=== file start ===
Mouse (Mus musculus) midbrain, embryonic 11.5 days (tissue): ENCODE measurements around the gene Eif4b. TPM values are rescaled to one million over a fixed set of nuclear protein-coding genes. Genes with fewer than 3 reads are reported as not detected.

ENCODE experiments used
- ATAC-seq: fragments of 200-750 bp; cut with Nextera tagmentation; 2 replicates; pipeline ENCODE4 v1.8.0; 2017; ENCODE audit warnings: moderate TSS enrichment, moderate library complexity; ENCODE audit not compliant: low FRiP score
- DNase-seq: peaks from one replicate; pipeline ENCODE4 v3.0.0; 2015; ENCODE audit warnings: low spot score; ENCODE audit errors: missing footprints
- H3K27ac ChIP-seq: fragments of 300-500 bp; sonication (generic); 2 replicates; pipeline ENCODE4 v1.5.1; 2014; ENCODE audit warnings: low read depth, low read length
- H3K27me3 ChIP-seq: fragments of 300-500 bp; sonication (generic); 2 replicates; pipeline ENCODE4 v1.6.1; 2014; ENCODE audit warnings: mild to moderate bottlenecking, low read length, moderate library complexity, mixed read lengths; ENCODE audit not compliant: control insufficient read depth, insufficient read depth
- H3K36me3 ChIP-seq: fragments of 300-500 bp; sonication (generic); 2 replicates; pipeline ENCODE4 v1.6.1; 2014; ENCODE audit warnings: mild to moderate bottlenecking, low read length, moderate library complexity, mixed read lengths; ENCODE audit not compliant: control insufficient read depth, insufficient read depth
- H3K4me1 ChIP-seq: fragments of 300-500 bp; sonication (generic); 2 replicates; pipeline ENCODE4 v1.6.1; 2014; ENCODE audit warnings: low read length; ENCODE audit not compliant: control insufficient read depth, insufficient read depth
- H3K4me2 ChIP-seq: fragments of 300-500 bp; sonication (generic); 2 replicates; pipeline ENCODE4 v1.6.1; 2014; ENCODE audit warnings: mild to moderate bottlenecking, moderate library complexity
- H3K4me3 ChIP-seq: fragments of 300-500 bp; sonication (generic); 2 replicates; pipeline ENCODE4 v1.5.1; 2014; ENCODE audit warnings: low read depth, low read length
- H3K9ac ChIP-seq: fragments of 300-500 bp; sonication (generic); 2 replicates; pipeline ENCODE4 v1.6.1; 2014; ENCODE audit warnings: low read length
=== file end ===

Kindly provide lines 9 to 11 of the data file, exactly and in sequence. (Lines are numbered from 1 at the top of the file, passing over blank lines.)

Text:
- H3K4me2 ChIP-seq: fragments of 300-500 bp; sonication (generic); 2 replicates; pipeline ENCODE4 v1.6.1; 2014; ENCODE audit warnings: mild to moderate bottlenecking, moderate library complexity
- H3K4me3 ChIP-seq: fragments of 300-500 bp; sonication (generic); 2 replicates; pipeline ENCODE4 v1.5.1; 2014; ENCODE audit warnings: low read depth, low read length
- H3K9ac ChIP-seq: fragments of 300-500 bp; sonication (generic); 2 replicates; pipeline ENCODE4 v1.6.1; 2014; ENCODE audit warnings: low read length